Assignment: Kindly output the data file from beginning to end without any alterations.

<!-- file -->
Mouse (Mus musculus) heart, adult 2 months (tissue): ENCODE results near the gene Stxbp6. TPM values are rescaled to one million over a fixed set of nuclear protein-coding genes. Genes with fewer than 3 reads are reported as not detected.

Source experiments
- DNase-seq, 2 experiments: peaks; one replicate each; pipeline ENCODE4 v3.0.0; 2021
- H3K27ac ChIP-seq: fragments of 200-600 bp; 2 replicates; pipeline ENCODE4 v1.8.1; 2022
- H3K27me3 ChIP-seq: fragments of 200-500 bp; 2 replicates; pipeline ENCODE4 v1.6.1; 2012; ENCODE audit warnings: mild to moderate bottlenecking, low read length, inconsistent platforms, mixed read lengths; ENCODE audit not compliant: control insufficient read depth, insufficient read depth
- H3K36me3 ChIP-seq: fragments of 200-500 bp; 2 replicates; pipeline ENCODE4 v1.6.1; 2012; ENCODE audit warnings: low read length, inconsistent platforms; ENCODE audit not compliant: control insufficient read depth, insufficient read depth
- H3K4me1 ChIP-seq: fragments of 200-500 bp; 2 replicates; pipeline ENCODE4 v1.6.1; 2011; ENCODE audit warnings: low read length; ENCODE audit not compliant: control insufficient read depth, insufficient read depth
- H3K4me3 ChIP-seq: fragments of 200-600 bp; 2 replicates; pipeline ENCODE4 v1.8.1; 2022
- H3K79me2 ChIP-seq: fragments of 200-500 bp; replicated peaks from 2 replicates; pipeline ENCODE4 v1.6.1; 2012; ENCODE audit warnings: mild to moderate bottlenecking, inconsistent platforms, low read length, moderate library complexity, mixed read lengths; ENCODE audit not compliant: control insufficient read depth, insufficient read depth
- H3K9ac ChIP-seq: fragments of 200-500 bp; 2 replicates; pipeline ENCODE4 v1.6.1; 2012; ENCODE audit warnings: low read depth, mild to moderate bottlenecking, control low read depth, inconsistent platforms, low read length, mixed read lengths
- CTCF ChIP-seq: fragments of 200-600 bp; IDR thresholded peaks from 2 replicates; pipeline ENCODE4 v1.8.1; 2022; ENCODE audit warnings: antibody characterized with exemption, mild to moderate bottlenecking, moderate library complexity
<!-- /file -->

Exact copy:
Mouse (Mus musculus) heart, adult 2 months (tissue): ENCODE results near the gene Stxbp6. TPM values are rescaled to one million over a fixed set of nuclear protein-coding genes. Genes with fewer than 3 reads are reported as not detected.

Source experiments
- DNase-seq, 2 experiments: peaks; one replicate each; pipeline ENCODE4 v3.0.0; 2021
- H3K27ac ChIP-seq: fragments of 200-600 bp; 2 replicates; pipeline ENCODE4 v1.8.1; 2022
- H3K27me3 ChIP-seq: fragments of 200-500 bp; 2 replicates; pipeline ENCODE4 v1.6.1; 2012; ENCODE audit warnings: mild to moderate bottlenecking, low read length, inconsistent platforms, mixed read lengths; ENCODE audit not compliant: control insufficient read depth, insufficient read depth
- H3K36me3 ChIP-seq: fragments of 200-500 bp; 2 replicates; pipeline ENCODE4 v1.6.1; 2012; ENCODE audit warnings: low read length, inconsistent platforms; ENCODE audit not compliant: control insufficient read depth, insufficient read depth
- H3K4me1 ChIP-seq: fragments of 200-500 bp; 2 replicates; pipeline ENCODE4 v1.6.1; 2011; ENCODE audit warnings: low read length; ENCODE audit not compliant: control insufficient read depth, insufficient read depth
- H3K4me3 ChIP-seq: fragments of 200-600 bp; 2 replicates; pipeline ENCODE4 v1.8.1; 2022
- H3K79me2 ChIP-seq: fragments of 200-500 bp; replicated peaks from 2 replicates; pipeline ENCODE4 v1.6.1; 2012; ENCODE audit warnings: mild to moderate bottlenecking, inconsistent platforms, low read length, moderate library complexity, mixed read lengths; ENCODE audit not compliant: control insufficient read depth, insufficient read depth
- H3K9ac ChIP-seq: fragments of 200-500 bp; 2 replicates; pipeline ENCODE4 v1.6.1; 2012; ENCODE audit warnings: low read depth, mild to moderate bottlenecking, control low read depth, inconsistent platforms, low read length, mixed read lengths
- CTCF ChIP-seq: fragments of 200-600 bp; IDR thresholded peaks from 2 replicates; pipeline ENCODE4 v1.8.1; 2022; ENCODE audit warnings: antibody characterized with exemption, mild to moderate bottlenecking, moderate library complexity